Customer lifetime value is a predictor of profitability of during the relationship with a customer. Improving your customer lifetime value improves your profitability and return on marketing investment. In other words, you can afford to spend more on marketing since there is a high likelihood those customers come back repeatedly, covering your acquisition costs. Improving customer lifetime value is often done through loyalty programs and customer service initiatives.
Low Customer Acquisition Costs
Customer acquisition costs are the costs of a business to acquire a new customer that includes marketing expenses, discounts, or incentives. When you develop and innovate your marketing strategies to improve your customer acquisition while reducing the costs to acquire those customers, you have built a scalable acquisition model. Business models fail when comes when the cost to acquire customers exceeds the lifetime value, or the ability to monetize those customers over their average lifespan.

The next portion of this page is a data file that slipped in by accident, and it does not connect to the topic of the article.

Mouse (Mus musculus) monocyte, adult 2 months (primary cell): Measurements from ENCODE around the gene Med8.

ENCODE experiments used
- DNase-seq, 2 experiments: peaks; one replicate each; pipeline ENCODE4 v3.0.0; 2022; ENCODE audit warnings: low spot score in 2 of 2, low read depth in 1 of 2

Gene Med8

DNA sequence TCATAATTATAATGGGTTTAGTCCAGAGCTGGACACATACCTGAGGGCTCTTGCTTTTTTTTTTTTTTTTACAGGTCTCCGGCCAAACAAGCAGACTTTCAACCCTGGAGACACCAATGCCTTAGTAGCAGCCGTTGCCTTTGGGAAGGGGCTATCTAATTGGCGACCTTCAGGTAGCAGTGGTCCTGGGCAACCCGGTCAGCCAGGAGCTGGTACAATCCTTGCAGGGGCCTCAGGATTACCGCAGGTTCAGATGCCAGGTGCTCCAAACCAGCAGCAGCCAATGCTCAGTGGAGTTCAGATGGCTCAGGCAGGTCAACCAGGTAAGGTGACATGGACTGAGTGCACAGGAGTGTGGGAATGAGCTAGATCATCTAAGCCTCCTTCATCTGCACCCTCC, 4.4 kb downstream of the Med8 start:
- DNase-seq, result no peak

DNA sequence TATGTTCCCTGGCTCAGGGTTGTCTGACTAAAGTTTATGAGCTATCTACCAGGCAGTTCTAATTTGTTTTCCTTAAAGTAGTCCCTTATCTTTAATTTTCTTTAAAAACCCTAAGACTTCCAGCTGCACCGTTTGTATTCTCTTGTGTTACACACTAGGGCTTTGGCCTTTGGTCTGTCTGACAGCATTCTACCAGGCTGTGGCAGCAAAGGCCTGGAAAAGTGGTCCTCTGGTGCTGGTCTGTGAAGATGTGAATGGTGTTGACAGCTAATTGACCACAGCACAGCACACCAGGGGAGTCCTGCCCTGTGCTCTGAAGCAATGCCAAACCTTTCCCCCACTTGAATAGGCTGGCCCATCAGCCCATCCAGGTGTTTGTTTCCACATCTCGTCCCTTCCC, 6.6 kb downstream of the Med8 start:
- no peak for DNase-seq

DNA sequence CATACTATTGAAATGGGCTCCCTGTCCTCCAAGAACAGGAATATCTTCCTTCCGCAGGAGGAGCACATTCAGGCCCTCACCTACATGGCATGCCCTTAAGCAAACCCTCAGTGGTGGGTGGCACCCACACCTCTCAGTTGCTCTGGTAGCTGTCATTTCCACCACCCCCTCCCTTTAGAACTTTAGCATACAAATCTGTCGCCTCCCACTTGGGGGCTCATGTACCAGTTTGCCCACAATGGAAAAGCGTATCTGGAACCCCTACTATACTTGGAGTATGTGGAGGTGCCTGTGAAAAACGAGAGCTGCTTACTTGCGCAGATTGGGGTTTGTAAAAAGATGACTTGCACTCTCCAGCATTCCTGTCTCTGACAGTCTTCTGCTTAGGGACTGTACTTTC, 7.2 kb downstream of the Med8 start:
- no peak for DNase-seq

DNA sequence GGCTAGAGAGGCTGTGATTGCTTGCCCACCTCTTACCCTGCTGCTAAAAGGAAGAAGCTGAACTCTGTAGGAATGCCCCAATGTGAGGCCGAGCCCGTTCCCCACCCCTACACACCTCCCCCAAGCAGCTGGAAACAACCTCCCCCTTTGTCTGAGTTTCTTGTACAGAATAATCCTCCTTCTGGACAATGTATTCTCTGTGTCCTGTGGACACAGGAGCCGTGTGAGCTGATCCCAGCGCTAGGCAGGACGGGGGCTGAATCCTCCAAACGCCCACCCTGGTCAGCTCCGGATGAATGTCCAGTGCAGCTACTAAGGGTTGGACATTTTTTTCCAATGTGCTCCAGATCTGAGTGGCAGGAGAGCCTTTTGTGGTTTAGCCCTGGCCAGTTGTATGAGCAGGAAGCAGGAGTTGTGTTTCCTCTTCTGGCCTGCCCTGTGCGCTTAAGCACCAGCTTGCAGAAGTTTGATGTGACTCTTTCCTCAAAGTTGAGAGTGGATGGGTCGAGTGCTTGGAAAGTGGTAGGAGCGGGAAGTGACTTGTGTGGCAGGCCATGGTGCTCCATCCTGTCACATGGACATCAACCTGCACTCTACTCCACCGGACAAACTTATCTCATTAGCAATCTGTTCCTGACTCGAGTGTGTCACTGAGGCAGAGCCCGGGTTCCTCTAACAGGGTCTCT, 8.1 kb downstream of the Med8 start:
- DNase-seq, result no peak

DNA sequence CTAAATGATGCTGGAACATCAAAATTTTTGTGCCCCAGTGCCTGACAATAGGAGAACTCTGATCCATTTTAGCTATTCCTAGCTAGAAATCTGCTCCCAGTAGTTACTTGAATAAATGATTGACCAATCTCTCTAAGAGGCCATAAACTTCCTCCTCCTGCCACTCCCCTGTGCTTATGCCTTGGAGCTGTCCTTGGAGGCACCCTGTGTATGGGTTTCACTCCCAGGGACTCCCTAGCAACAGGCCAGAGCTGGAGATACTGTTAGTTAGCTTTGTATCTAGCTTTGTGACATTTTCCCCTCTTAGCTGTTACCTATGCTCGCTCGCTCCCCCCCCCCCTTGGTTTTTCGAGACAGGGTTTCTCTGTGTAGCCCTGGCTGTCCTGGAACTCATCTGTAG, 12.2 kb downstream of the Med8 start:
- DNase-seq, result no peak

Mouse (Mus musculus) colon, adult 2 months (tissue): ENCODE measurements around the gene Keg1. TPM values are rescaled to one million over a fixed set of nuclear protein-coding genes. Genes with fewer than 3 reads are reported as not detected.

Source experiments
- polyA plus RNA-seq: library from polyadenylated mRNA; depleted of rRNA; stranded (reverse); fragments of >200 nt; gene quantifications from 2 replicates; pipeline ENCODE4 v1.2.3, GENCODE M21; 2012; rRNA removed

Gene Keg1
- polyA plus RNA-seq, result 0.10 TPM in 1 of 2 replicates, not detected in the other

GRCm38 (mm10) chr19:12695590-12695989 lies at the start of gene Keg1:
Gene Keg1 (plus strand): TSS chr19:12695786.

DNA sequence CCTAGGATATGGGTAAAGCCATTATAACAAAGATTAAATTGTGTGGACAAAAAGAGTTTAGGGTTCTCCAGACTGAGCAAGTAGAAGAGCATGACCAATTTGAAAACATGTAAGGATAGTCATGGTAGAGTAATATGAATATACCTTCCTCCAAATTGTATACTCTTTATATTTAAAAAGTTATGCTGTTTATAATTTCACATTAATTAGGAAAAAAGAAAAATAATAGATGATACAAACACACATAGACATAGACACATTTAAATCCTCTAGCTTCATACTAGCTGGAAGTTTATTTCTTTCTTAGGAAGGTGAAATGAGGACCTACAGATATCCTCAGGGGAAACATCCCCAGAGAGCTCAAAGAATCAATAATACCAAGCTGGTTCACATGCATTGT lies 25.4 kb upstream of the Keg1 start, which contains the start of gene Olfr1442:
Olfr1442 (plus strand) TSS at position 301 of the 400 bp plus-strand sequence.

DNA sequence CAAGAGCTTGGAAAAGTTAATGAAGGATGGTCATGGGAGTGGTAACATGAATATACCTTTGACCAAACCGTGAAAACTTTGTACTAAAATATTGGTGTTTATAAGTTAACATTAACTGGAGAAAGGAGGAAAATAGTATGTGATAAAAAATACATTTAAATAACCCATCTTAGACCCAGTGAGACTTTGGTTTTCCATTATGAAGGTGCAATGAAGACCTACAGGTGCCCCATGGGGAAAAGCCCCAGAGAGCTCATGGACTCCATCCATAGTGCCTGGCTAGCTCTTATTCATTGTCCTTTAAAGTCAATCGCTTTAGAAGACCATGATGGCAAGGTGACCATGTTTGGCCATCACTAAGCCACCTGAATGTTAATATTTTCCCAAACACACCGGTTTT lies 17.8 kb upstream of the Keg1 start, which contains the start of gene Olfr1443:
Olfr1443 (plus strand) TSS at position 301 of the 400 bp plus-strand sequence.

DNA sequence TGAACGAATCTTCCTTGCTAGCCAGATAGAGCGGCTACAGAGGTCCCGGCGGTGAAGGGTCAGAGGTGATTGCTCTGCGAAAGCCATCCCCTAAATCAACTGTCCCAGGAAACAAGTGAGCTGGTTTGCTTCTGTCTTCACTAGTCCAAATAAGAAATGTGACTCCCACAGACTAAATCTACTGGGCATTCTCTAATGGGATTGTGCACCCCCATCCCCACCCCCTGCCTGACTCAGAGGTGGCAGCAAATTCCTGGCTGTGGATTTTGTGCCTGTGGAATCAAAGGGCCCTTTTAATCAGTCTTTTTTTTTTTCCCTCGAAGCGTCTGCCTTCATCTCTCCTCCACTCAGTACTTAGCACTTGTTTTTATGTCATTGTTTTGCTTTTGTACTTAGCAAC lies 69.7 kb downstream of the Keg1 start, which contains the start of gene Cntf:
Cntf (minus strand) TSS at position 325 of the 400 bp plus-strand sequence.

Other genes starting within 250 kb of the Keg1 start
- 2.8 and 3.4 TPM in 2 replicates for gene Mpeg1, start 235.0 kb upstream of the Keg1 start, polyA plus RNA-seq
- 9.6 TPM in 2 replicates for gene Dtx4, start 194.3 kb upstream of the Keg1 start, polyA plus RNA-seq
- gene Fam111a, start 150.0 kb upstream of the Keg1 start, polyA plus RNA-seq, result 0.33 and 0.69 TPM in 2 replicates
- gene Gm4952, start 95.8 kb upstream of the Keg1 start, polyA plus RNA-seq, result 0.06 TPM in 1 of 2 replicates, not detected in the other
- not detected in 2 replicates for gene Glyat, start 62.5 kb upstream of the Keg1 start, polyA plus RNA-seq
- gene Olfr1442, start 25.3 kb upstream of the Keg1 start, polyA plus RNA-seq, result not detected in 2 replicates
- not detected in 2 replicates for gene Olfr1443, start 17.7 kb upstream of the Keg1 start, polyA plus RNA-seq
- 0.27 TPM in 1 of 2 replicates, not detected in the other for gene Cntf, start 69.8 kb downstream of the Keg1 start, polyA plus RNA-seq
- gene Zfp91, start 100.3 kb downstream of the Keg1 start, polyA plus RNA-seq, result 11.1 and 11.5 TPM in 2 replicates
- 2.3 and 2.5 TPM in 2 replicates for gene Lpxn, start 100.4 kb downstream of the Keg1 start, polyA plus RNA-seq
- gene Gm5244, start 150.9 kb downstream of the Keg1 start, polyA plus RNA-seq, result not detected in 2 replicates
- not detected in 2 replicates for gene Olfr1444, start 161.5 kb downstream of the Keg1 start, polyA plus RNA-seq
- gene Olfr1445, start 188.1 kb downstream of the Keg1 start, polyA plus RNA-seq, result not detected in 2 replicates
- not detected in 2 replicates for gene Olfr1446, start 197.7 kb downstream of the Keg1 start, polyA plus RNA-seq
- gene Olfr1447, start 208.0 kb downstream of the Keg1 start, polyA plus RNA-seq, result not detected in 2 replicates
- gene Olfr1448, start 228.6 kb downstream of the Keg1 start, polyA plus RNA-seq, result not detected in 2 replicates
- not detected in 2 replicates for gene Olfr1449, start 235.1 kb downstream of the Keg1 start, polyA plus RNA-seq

High Operational Efficiency
Improving operational efficiency hash a positive impact on company culture, improves profitability, provides you a more stable cash flow, and allows you to exponentially increase revenue while incrementally adding resources. Process improvements, business process outsourcing, and increased training and development of employees are just a few of the many strategies used to improve operational efficiency.
While both scalable and non-scalable businesses can be successful and grow — only scalable businesses can achieve sustained periods of strong profitability and high-growth characteristics that are attractive to investors and strategic buyers.
Someone recently asked me “Are you scared your going to make a bad decision and the company will suffer?”
Of course I’m scared. I make bad decisions all the time but when it’s time to make a big decision I almost always get it right.